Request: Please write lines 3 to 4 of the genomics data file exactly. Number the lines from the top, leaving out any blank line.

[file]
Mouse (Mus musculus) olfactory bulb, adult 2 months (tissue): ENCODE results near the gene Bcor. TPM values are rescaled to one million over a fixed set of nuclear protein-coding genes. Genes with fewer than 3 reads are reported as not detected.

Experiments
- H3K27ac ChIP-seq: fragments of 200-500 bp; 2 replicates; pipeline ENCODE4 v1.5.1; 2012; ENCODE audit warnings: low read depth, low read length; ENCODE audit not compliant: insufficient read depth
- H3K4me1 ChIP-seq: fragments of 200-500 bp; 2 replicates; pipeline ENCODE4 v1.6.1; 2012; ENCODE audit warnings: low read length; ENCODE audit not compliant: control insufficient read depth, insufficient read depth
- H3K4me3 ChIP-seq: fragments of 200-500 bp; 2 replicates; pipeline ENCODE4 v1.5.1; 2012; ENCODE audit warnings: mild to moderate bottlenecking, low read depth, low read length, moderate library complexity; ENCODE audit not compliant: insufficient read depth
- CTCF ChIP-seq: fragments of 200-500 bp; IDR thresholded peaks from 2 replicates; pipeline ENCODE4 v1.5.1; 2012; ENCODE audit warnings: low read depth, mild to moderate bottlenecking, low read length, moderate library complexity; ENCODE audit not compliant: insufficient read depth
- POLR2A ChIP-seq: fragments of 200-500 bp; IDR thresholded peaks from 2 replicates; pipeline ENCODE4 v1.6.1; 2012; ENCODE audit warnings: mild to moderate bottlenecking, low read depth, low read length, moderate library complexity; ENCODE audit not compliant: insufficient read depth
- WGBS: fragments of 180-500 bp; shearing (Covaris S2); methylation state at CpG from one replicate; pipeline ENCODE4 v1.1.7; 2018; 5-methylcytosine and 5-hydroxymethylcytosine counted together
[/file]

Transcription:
- H3K27ac ChIP-seq: fragments of 200-500 bp; 2 replicates; pipeline ENCODE4 v1.5.1; 2012; ENCODE audit warnings: low read depth, low read length; ENCODE audit not compliant: insufficient read depth
- H3K4me1 ChIP-seq: fragments of 200-500 bp; 2 replicates; pipeline ENCODE4 v1.6.1; 2012; ENCODE audit warnings: low read length; ENCODE audit not compliant: control insufficient read depth, insufficient read depth